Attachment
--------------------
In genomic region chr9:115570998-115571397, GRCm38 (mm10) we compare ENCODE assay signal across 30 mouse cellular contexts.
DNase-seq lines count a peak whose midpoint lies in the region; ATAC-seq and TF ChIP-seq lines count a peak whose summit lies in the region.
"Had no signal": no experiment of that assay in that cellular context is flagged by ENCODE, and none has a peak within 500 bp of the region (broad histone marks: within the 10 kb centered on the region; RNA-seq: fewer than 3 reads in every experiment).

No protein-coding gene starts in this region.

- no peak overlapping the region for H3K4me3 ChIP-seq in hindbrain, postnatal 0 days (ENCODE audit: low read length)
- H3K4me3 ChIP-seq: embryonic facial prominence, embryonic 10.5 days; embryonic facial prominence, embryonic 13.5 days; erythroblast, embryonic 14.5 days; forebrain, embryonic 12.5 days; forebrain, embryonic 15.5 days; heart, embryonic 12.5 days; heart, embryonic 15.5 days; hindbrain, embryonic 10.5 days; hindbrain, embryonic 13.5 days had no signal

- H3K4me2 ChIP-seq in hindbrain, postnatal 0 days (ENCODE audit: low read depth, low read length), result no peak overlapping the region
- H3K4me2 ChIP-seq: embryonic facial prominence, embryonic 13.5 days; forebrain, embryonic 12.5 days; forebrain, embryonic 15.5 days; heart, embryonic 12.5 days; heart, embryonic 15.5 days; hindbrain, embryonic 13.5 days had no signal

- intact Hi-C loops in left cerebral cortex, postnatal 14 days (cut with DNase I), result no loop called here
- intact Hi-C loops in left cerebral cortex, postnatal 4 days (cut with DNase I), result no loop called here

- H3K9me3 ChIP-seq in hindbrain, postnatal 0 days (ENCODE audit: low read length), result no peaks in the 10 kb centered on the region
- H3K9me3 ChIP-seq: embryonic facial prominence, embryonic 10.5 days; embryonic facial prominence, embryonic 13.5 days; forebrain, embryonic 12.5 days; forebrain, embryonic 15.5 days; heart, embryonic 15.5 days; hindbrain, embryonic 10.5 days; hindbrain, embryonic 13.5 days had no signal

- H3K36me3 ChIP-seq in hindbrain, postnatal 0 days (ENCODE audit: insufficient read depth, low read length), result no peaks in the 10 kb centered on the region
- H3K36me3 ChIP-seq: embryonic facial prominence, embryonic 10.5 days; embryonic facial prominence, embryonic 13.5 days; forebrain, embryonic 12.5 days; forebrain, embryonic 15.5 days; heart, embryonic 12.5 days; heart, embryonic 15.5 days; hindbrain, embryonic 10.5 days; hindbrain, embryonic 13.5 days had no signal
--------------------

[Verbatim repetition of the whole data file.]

In genomic region chr9:115570998-115571397, GRCm38 (mm10) we compare ENCODE assay signal across 30 mouse cellular contexts.
DNase-seq lines count a peak whose midpoint lies in the region; ATAC-seq and TF ChIP-seq lines count a peak whose summit lies in the region.
"Had no signal": no experiment of that assay in that cellular context is flagged by ENCODE, and none has a peak within 500 bp of the region (broad histone marks: within the 10 kb centered on the region; RNA-seq: fewer than 3 reads in every experiment).

No protein-coding gene starts in this region.

- no peak overlapping the region for H3K4me3 ChIP-seq in hindbrain, postnatal 0 days (ENCODE audit: low read length)
- H3K4me3 ChIP-seq: embryonic facial prominence, embryonic 10.5 days; embryonic facial prominence, embryonic 13.5 days; erythroblast, embryonic 14.5 days; forebrain, embryonic 12.5 days; forebrain, embryonic 15.5 days; heart, embryonic 12.5 days; heart, embryonic 15.5 days; hindbrain, embryonic 10.5 days; hindbrain, embryonic 13.5 days had no signal

- H3K4me2 ChIP-seq in hindbrain, postnatal 0 days (ENCODE audit: low read depth, low read length), result no peak overlapping the region
- H3K4me2 ChIP-seq: embryonic facial prominence, embryonic 13.5 days; forebrain, embryonic 12.5 days; forebrain, embryonic 15.5 days; heart, embryonic 12.5 days; heart, embryonic 15.5 days; hindbrain, embryonic 13.5 days had no signal

- intact Hi-C loops in left cerebral cortex, postnatal 14 days (cut with DNase I), result no loop called here
- intact Hi-C loops in left cerebral cortex, postnatal 4 days (cut with DNase I), result no loop called here

- H3K9me3 ChIP-seq in hindbrain, postnatal 0 days (ENCODE audit: low read length), result no peaks in the 10 kb centered on the region
- H3K9me3 ChIP-seq: embryonic facial prominence, embryonic 10.5 days; embryonic facial prominence, embryonic 13.5 days; forebrain, embryonic 12.5 days; forebrain, embryonic 15.5 days; heart, embryonic 15.5 days; hindbrain, embryonic 10.5 days; hindbrain, embryonic 13.5 days had no signal

- H3K36me3 ChIP-seq in hindbrain, postnatal 0 days (ENCODE audit: insufficient read depth, low read length), result no peaks in the 10 kb centered on the region
- H3K36me3 ChIP-seq: embryonic facial prominence, embryonic 10.5 days; embryonic facial prominence, embryonic 13.5 days; forebrain, embryonic 12.5 days; forebrain, embryonic 15.5 days; heart, embryonic 12.5 days; heart, embryonic 15.5 days; hindbrain, embryonic 10.5 days; hindbrain, embryonic 13.5 days had no signal